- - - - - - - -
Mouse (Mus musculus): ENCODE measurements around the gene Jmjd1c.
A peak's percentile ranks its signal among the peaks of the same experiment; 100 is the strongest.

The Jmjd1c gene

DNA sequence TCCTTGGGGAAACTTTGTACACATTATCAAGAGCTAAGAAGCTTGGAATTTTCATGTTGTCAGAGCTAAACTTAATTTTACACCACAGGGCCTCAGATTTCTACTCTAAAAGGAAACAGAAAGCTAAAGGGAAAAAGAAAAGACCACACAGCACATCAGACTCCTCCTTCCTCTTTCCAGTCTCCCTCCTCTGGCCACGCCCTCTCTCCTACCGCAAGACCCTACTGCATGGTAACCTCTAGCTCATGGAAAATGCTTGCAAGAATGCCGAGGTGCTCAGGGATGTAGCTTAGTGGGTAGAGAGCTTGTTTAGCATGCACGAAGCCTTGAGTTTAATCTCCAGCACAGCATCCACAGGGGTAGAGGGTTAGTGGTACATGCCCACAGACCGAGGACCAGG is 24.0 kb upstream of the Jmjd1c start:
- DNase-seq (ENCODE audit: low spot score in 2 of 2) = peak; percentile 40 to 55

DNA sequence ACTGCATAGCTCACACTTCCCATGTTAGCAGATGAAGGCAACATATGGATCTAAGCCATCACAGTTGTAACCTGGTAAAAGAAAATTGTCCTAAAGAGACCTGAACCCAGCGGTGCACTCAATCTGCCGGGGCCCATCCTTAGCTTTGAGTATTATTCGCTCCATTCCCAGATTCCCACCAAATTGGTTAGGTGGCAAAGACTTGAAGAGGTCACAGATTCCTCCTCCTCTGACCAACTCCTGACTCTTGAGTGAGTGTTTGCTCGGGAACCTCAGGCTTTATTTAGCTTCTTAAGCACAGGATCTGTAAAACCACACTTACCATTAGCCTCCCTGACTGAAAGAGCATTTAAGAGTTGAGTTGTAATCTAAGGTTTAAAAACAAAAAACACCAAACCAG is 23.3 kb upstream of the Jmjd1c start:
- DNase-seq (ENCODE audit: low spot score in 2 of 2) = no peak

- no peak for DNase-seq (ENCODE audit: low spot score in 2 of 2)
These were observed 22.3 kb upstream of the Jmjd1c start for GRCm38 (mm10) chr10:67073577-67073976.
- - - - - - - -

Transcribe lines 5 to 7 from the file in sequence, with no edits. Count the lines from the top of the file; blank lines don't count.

- DNase-seq (ENCODE audit: low spot score in 2 of 2) = peak; percentile 40 to 55

DNA sequence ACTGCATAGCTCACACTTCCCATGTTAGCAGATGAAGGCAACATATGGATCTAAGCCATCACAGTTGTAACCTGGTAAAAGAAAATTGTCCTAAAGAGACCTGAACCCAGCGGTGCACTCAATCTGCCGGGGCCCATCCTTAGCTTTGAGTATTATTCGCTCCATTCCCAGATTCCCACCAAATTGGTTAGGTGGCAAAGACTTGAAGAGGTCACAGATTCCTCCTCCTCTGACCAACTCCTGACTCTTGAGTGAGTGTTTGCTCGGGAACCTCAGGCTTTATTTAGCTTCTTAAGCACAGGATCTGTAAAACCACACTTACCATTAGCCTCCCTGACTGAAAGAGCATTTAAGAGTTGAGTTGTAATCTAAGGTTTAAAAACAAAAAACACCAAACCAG is 23.3 kb upstream of the Jmjd1c start:
- DNase-seq (ENCODE audit: low spot score in 2 of 2) = no peak